Illumination Systems

Illumination Systems for Microscope Spectroscopy

Illumination systems for microscope spectroscopy should cover the range between 195 nm and 2200 nm. This is crucial for detailed analyses, for example on fibers or layer thicknesses. For this purpose A. S. & Co. provides special illumination concepts and optimizes the generally available microscopes for the DUV-NIR range through appropriate modifications.

Spectroscopy in visible light

The standard working range for spectroscopy in the visible light from 350 to 700 nm can be covered in the simplest case with lamps of the microscope provider. These are directly coupled 100W halogen lamps with the advantage of high luminance, thus enabling in addition to the usual bright field microscopy also spectroscopy in polarized light and dark-field spectroscopy. Specifically the dark-field spectroscopy allows the measurement of nanoparticles and size distributions under optical microscopic conditions, for which preparation methods are much easier in comparison to electron microscopy.

halogen lamp spectrum in a modern microscope

A disadvantage of these lamps is their high current intensity, which can lead to voltage fluctuations and therefore to intensity oscillations. Even though these are "only" in the range of approximately one percent, they nonetheless have a noticeable effect on the quality of the spectra and require signal averaging by the SpectraVision software.

Helpful is a PC-controlled highly stabilized power supply as an alternative for the built-in version in the microscope. It provides a sufficiently stable intensity, and reduces the time-consuming spectra averaging.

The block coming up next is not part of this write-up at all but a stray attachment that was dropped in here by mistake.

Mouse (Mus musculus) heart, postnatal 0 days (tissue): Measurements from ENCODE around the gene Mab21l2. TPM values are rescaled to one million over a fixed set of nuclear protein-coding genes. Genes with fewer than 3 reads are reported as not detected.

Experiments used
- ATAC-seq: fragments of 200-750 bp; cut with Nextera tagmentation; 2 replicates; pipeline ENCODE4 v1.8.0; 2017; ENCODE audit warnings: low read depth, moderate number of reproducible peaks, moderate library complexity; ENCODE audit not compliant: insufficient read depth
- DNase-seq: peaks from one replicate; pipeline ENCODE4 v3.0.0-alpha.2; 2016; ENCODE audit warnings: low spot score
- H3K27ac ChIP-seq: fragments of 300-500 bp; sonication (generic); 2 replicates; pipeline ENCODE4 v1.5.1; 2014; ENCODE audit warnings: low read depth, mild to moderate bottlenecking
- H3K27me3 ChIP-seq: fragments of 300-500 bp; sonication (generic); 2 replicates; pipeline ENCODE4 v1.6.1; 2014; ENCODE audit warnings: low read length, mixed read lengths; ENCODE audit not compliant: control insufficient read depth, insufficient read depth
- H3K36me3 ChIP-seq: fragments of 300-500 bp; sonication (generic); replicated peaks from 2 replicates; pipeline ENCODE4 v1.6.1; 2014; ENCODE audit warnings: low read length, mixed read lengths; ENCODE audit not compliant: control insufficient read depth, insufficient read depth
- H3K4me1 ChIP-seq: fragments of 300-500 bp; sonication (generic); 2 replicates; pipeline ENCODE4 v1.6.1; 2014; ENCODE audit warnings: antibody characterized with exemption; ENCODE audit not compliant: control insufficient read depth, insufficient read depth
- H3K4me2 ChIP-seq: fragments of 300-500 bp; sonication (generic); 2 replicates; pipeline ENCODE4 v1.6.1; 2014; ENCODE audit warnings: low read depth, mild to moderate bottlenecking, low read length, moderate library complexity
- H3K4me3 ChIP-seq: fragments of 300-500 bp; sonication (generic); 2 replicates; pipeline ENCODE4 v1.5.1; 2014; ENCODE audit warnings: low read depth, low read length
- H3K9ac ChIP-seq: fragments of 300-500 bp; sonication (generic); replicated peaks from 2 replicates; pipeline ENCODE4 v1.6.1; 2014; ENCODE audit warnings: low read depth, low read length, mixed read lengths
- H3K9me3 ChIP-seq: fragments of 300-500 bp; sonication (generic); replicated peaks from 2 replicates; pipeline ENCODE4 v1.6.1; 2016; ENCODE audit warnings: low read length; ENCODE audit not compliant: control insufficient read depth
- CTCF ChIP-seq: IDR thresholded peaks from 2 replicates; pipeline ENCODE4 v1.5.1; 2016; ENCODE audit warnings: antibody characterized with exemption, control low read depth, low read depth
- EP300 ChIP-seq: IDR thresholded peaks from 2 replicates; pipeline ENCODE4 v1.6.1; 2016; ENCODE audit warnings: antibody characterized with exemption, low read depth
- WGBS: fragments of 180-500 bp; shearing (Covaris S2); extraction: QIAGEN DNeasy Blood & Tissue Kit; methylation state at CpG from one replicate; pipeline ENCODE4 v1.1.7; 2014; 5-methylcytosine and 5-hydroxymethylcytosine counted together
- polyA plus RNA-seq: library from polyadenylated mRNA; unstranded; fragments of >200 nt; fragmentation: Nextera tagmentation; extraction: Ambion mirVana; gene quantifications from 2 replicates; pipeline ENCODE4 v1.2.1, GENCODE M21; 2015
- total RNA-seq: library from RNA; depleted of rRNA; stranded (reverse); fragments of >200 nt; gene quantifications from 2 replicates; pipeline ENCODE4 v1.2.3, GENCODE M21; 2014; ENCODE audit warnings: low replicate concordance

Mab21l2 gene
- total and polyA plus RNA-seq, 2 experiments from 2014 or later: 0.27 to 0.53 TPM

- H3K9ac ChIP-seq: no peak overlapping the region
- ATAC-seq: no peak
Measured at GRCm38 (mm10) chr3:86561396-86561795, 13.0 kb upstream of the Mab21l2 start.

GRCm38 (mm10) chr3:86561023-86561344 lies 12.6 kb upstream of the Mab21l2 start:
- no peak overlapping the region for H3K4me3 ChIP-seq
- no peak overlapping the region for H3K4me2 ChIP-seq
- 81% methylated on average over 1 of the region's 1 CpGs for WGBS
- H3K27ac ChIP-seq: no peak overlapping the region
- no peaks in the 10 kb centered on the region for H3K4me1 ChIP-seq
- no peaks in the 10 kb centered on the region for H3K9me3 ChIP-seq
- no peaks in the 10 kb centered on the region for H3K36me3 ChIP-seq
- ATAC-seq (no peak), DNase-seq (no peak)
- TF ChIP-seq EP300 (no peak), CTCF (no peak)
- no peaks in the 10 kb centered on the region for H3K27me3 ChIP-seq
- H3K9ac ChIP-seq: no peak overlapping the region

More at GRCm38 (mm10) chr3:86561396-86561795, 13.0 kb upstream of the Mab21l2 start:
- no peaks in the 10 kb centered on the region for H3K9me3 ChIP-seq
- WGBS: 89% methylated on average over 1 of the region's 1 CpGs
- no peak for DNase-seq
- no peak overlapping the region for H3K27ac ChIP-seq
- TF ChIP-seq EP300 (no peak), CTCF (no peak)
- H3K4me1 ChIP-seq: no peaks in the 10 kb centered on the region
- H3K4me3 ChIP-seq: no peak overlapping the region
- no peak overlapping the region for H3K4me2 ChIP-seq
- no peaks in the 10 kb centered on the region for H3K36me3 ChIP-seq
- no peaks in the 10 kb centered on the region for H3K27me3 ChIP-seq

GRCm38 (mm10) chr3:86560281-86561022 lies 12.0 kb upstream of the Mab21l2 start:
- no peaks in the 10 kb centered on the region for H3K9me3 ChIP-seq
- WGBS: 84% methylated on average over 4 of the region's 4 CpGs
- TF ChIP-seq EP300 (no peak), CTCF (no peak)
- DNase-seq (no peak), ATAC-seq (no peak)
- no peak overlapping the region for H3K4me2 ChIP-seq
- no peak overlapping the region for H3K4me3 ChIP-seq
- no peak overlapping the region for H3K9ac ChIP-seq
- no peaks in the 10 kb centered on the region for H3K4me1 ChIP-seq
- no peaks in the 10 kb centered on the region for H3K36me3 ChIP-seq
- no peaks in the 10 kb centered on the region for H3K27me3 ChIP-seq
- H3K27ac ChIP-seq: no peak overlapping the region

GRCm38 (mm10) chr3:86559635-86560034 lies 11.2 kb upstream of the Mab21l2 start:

highly stabilized power supply

The better alternative is a fiber-coupled halogen light source designed specifically for the requirements of spectroscopy. It has a factory-optimized highly stabilized power supply and can often be operated in combination with a spectrometer module in the same rack.

fiber-coupled halogen lamp as plug-in module

Recently, the trend is to replace halogen by LED illumination. General advantages compared to halogen are:

  • long life
  • high stability in the illumination intensity
  • constant color temperature at different brightnesses
  • low power consumption
  • cold light, so mostly without fan (completely silent)

For spectroscopy, which requires a constant light emission over the entire range, there are limits in this regard. For with the white light LED, certain wavelengths are very low, thus showing gaps in the spectrum. To obtain a well-balanced spectrum of white light, several different colored LEDs may be combined. For this purpose solutions of different manufacturers are available, which we integrate into our concepts. The LED illumination can be mounted directly or fiber coupled to the microscope.

Extension for Near Infra Red (NIR)

Because halogen lamps emit a large portion of their energy as Near Infrared, their emission is usually quite sufficient for the NIR spectroscopy. However, it is important to ensure that the microscope used is designed for the NIR range. Because most devices have built-in heat filter and optical elements that suppress specifically the NIR range. To avoid damage to the microscope and its optical components by heat radiation, these modules cannot be removed without being replaced, but are to be exchanged with NIR-suitable variants.

A.S. & Co modifies the standard microscopes and optimizes them for the NIR range with switchable protection filters that open the range of the device-damaging irradiation only for the millisecond measurement process.

Extension for Deep UV

Since the introduction of infinity corrected optics standard optical microscopes are designed with a transmission window between 310 nm and near infrared (NIR). Measurements in spectroscopy, however, can require ranges starting from 230 nm. For the long-term stability of the anti-reflection coatings of the optical components, it is necessary to incorporate appropriate precautions against their fading due to strong UV irradiation. In addition, of course, health and safety regulations have to be considered, which are mandatory for dealing with UV light.

A. S. & Co. modifies the standard microscopes and optimizes them for the UV application range with